It is a wondrous thing. Nothing like anything in Ásgarðr, nothing like the Miðgarðr of the north. This place is hot and bright and reeking, filled with rainbow fabrics and tawdry brass polished to look like gold. Sigyn weaves her way amongst the people, marvelling at stalls stopping before vendors, running her hands across bright rugs and glass and pots.

“I want this,” she tells her husband, pointing at some gleaming petty thing. “Steal it for me.”

Here, they are with mortals. Here, there is nothing Loki’s deft fingers and sly tongue cannot gain them. It is a game, to thieve and con and barter, trading one pilfered trinket for another twice its price. By the time they have made their way through all the stalls, Sigyn has traded her plain and heavy wools for gold-woven silk that flows like water. Is weighted down with jewellery that would be fit for queen or goddess, were it not all made of glass. Loki, too, has replaced his leather and fur with green brocades cut in strange, alluring styles.

Shouts follow them from the market: angry storekeepers who have realised they have been tricked and robbed. Sigyn places her hand across her mouth to stop from laughing, and follows her husband down a side-street where he finds an inn and charms its keeper with tales of seeking refuge.

He is a scholar, Loki says. Who had ventured north to scribe the tales of Norsemen, the place he found his young and pale-skinned bride, scrabbling in the filth left by the heathens. He rescued her from her dire fate, brought her south into the civilisation of the Caliph. But her family followed, and now they are chased by angry men sent by the girl’s brutal and forbidding father, who wishes to sell his unwilling daughter to a warlord.

The innkeeper and his wife are kindly souls, and Loki’s tongue is silver. When men from the market come with rattling sabres, Sigyn hides with her husband in an alcove, listening to the innkeeper’s wife scold the guards and spurn them from her home. Sigyn must bite her teeth against Loki’s palm to keep from laughing, and she feels his shoulders shake beneath her hands.

“We must leave the mortals something for their kindness,” Sigyn whispers through her giggles.

Loki huffs, but he pulls a torc of gold and gems from off his arm. One of the many copies of the treasure Draupnir, a thousand others like it stuff the Allfather’s vaults to overflowing. In Ásgarðr, it is nothing but trinket, one of thousands. Here, in Miðgarðr, it is wealth enough for a lifetime. Loki leaves it in the alcove when they exit, such that the innkeeper will be sure to find it once his strange guests have gone.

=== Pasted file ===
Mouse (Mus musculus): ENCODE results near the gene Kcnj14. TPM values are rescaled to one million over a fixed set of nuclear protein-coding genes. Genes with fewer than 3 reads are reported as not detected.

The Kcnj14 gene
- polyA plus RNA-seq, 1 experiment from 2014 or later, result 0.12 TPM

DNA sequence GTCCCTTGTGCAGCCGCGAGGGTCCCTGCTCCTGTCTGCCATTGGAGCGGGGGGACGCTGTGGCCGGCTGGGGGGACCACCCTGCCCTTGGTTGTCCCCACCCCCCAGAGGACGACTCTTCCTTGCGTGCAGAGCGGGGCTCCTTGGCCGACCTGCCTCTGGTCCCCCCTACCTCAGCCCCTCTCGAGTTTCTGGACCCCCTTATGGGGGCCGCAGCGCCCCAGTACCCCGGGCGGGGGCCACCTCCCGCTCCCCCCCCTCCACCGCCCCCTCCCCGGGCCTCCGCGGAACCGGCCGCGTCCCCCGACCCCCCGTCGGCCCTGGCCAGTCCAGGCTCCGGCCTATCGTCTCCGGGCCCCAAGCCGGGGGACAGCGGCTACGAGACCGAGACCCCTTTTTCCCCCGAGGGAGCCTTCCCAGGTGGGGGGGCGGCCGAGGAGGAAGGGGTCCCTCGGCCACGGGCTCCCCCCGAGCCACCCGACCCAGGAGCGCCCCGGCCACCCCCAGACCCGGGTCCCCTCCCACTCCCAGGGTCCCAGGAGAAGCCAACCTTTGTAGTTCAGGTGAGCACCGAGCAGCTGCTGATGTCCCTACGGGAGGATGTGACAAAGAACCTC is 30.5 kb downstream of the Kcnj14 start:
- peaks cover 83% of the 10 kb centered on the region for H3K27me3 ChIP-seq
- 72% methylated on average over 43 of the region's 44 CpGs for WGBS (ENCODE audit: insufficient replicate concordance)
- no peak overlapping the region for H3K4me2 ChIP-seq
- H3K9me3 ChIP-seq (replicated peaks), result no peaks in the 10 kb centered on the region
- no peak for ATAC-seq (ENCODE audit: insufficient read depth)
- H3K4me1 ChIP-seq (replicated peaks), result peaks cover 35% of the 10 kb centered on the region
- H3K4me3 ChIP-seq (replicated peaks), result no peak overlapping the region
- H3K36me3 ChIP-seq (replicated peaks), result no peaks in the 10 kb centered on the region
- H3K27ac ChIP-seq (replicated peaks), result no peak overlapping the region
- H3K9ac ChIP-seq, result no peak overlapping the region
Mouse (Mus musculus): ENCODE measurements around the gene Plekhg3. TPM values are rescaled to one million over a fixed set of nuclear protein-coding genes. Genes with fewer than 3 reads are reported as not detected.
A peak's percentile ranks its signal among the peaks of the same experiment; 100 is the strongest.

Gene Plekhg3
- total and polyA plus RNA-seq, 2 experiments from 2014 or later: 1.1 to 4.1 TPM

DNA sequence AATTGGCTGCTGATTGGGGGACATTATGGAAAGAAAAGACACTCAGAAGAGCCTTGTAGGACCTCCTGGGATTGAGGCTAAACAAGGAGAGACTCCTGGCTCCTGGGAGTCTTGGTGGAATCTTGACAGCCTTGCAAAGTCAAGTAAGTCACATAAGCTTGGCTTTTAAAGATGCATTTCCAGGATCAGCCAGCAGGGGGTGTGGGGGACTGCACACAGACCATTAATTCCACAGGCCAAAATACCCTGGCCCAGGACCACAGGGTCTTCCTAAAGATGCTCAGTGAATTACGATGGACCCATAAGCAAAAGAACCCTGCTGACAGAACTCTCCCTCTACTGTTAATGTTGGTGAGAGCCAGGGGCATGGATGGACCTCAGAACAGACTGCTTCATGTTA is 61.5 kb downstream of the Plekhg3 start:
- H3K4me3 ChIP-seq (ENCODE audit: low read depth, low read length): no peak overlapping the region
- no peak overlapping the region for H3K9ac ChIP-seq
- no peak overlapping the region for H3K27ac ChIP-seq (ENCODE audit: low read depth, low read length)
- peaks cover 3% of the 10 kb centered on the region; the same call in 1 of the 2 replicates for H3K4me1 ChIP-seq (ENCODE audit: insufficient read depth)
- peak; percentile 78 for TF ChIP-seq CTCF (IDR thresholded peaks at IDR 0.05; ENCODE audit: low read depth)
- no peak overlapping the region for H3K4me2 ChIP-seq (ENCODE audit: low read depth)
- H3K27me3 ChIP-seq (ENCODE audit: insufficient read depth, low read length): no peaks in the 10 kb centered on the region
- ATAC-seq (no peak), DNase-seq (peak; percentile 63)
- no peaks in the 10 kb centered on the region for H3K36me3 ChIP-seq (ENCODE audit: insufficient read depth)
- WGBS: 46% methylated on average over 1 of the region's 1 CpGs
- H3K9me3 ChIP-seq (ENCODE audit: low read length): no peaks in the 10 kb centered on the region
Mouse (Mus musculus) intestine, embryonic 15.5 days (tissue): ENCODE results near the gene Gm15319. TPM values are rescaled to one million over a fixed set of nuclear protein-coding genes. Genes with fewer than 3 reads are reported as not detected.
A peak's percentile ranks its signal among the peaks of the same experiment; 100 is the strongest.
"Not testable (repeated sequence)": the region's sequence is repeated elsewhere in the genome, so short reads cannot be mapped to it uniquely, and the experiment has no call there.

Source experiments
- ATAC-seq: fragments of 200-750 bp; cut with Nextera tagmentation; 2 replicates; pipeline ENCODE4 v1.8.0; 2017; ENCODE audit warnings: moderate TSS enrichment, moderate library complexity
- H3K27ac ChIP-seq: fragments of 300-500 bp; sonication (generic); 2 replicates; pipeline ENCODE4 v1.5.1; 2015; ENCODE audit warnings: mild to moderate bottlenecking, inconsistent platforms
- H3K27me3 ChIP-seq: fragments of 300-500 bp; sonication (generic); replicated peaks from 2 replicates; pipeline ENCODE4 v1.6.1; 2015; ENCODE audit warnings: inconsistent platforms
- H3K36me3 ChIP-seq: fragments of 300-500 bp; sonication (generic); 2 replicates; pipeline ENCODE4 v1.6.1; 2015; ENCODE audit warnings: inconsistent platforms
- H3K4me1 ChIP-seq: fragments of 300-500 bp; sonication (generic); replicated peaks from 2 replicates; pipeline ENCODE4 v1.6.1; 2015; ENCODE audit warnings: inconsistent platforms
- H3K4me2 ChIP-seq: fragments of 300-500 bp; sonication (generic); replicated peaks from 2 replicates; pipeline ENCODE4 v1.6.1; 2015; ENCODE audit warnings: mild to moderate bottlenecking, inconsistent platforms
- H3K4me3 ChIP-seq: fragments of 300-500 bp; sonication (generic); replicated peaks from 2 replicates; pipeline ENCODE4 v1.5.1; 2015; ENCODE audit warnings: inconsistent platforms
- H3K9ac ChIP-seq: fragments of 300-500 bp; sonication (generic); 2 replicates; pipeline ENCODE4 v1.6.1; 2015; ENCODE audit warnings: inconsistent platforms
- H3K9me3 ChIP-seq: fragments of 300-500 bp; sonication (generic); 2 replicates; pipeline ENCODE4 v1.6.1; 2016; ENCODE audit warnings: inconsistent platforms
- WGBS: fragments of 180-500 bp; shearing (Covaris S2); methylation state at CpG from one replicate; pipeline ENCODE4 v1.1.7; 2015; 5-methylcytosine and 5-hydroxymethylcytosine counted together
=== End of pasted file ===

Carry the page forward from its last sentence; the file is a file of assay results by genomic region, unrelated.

The mortals bring food, and drink; Sigyn and her husband revel in the hospitality, sharing tales of Ásgarðr and even stranger places. Later, as the sun sets, they sit upon the building’s flattened roof and watch as the sky is painted gaudy colours. Sigyn lays her head upon her husband’s chest, feels the fire of him soaking through her skin, listens to the steady beating of his hearts.

“We should stay,” she says. In this land of heat and colour. Of silk and gold and fragrant stews. Of adventure and of kindness.

Loki’s hand stills upon her back. Just for a moment, before resuming its gentle stroking. “I have an oath,” he says, “to my brother.”

Sigyn feels the black hatred stabbing in her gut. “You have one with your wife, also. You swore to give to her the world, or do you forget?”

“I do not,” Loki says, and there is sorrow in his crackling voice. “But my oath with Odin comes before all others. You know this. I cannot leave him.”

“One day you will,” Sigyn says, fingers tightening in the strange fabric of Loki’s stolen tunic. “When he lies dead and rotten on the field of Ragnarøkkr.”

Loki sighs. “Then I will be the same,” he says. “And my corpse will not keep your bed.”

Sigyn huffs. “With your daughter sat upon the throne of death, who are you to say we have made no plots against the foolishness of men? When you wash up on Náströnd’s shore, perhaps your wife and child shall be waiting for you. Shall raise you up and kiss your lips. Break the chains of your wicked fate and set you free, that we might run together through the reborn Realms. Burn them to the ground again and dance within the ashes.”

When Sigyn looks up, Loki’s eyes are closed and there is a smile upon his scarred and crooked lips. All around, the flames dance higher in their lamps.

“Oh, wife,” Loki says, and lays a kiss on Sigyn’s hair. “One day I will hold you to these honeyed words you speak.”

One day, Sigyn thinks, she will do the same.

They spend the night beneath the stars, listening to the sounds of mortals down below. Tomorrow, they will return to Ásgarðr. Tomorrow, Sigyn will walk into their home. She will call for her husband to join her, and he will not answer. When she turns, he will be gone. He will not return for many long and lonely weeks.

Sigyn will wait.

And plot. And dream.